I write this from Arizona, where I've been attending a work conference this week in the Phoenix area. I'm staying through the weekend to see some hockey, as the Coyotes play their home opener vs. the Winnipeg Jets on Saturday. The old Jets vs. the new Jets, should be fun. And Monday, it's off to Ottawa to cover another conference, so busy times. And another offering of random thoughts on happenings political.
* I find this NDP ethics complaint against Lisa Raitt a little puzzling, as I'm having a hard time seeing Air Canada's CEO logging into the reservations system and upgrading cabinet ministers in the hope a larger seat and a cheese plate will influence labour policy. If they have documents, I'd love to see them. A gate agent doing a battlefield upgrade, I could see, although I doubt the unionized gate agents are fans of the minister these days. But the CEO? And to what end? They couldn't have a more pro Air Canada government, whether its on labour or landing slots. I'm more astounded a cabinet minsiter's staff booked her into economy in the first place. Besides, she must have enough e-upgrade credits already. Super elite!
* Were I Tom Mulcair, I'd stop whining about Quebec memberships. Because every time he opens his would to complain about the lack of NDP members in the province, it reminds me he was the guy responsible for building the party in the province and apparently, he didn't do a very good job of it. Which doesn't bode well for his ability to organize a successful leadership run. It's more obvious the NDP's surge was all about Layton, and not so much the diligent work of his Quebec lieutenant. (Which isn't to say they can't hold it without Jack, but that's another story) He'd be better sticking to some of this policy stuff, where I find myself thinking he sounds almost reasonable.
* Remember when I asked if anyone would stand up for equality of parliamentary representation? As I feared the answer, apparently, is no one.
Fears of a Quebec backlash have delayed the Harper government’s plan to give the growing parts of Canada a larger share of seats in the House of Commons.So none of the major parties, it seems, is willing to stand up for basic math and principle in a matter as fundamental as our parliamentary representation. That's sad, and also sadly unsurprising.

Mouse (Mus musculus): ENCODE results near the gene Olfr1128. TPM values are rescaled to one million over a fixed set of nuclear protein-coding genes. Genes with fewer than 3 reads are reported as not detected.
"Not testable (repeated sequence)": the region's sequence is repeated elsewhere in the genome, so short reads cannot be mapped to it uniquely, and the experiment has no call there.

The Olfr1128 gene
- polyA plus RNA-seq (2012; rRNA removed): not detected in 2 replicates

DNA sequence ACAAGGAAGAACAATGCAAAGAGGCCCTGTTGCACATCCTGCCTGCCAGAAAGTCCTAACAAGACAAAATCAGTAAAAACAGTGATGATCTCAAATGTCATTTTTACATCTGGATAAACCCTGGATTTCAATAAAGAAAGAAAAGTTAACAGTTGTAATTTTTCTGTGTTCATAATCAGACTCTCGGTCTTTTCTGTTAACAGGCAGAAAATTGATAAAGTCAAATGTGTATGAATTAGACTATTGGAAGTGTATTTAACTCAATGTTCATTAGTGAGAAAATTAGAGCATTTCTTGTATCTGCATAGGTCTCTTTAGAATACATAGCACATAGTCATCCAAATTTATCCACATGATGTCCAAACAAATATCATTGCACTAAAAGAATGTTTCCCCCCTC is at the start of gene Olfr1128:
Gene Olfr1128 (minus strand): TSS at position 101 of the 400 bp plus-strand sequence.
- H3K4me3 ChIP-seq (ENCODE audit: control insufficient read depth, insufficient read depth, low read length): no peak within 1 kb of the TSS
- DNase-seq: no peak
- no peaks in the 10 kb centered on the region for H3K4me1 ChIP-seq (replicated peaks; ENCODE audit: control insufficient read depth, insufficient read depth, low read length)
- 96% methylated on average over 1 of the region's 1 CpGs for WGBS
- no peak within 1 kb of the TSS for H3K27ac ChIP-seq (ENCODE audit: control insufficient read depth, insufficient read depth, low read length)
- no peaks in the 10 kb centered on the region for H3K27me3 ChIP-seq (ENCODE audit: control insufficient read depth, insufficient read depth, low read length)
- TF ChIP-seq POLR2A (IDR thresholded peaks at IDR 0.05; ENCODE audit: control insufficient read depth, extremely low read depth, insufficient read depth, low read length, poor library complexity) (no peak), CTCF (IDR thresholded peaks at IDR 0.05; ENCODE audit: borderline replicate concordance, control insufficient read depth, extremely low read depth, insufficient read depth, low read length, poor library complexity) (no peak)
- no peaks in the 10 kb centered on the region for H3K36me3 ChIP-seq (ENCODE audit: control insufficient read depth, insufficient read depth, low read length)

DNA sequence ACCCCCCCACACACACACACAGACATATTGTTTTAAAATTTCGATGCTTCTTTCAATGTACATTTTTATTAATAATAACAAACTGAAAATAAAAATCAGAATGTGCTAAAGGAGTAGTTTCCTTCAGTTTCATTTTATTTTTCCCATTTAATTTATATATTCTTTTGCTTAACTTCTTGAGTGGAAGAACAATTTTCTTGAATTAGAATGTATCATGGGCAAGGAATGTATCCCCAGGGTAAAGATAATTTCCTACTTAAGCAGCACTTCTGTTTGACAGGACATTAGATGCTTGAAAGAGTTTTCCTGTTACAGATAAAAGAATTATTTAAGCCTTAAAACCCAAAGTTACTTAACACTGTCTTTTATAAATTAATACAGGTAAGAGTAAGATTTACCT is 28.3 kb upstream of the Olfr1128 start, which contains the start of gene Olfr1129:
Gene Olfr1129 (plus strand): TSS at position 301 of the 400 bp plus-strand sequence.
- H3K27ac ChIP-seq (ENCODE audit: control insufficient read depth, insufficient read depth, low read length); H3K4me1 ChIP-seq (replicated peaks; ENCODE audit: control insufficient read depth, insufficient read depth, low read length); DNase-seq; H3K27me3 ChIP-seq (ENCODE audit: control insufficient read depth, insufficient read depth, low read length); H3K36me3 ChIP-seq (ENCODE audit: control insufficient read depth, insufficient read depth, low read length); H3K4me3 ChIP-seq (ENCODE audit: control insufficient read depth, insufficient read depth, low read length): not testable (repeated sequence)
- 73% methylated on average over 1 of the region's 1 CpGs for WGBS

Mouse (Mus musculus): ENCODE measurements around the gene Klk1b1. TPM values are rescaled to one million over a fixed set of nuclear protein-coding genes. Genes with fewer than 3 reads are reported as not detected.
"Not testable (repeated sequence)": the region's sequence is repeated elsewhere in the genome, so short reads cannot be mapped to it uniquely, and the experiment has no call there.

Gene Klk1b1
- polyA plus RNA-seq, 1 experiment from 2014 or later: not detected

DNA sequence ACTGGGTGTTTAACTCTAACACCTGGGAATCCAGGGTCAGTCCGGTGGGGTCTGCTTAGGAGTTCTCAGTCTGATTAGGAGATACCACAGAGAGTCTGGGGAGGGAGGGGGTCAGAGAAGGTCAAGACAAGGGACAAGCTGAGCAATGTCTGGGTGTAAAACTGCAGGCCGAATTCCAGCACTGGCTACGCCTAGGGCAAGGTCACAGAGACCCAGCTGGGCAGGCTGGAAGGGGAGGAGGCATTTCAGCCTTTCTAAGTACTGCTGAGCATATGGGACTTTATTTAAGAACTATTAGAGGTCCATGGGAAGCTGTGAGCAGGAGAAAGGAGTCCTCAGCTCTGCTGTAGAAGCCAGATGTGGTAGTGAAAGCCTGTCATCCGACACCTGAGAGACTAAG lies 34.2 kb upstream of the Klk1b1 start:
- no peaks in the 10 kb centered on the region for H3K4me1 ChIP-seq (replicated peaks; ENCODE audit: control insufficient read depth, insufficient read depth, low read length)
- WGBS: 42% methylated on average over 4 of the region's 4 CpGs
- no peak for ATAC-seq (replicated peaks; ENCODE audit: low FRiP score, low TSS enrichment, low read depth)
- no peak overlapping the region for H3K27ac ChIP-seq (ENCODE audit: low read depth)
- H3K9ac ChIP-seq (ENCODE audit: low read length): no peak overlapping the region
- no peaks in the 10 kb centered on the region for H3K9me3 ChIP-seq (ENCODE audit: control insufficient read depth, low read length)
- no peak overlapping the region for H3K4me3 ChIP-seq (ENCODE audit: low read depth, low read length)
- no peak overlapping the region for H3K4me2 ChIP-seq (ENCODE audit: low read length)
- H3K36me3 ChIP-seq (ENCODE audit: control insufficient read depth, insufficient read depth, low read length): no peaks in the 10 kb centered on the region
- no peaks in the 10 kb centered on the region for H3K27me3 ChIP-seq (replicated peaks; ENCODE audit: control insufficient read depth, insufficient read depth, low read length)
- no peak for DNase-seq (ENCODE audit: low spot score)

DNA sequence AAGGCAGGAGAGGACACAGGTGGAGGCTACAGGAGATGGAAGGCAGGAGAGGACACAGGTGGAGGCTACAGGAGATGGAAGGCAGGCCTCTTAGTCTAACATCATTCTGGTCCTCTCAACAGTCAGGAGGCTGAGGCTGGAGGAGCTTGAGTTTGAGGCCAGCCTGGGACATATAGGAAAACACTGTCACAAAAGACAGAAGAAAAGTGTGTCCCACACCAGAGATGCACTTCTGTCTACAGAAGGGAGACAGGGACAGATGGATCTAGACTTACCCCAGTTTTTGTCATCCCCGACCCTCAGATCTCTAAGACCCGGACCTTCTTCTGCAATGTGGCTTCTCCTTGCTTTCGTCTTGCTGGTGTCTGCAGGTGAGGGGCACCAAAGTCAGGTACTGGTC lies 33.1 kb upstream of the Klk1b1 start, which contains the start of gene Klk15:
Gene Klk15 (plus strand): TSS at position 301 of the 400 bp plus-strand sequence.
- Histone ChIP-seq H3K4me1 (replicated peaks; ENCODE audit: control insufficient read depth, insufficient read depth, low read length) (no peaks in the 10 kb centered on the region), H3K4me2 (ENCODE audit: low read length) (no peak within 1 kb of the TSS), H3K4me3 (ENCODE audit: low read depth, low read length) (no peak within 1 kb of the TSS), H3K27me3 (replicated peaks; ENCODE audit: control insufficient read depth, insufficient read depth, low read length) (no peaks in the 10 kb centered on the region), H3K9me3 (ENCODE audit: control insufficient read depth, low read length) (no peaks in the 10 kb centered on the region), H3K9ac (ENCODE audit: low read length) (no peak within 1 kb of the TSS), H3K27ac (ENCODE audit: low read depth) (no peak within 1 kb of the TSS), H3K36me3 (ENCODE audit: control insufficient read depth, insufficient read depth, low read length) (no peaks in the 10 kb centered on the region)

As a result, the changes the Tories promised in the spring campaign may not be in place in time for the 2015 election, leaving millions of voters once again underrepresented in Parliament.
Despite these initiatives and studies that link school food to increased success in the classroom, Canada is unlikely to shed its title as the only G8 country without a national meal program. The federal government says it has no plans to take on school food.Except when it's an issue they actually care about:
“We see education very clearly as a provincial/territorial jurisdiction, so it's nothing that's being considered by our government at this point in time,” said Steve Outhouse, a spokesman for Health Minister Leona Aglukkaq.
Canadian Heritage Minister James Moore, who announced Tuesday that Ottawa is plowing nearly $30-million into the 1812-1814 conflict’s bicentennial, says he wants to sharpen efforts to teach Canada about its past.The Harper government will feed students ciriculum changes, but not a healthy lunch. I'll leave it to them to explain the jurisdictional nuance that reconciles those positions. Recommend this Post on Progressive Bloggers
“In only four of Canada’s 10 provinces are students required to take history before they graduate from high school,” he said. “I think that’s a sadly low number so I want to work on improving that.”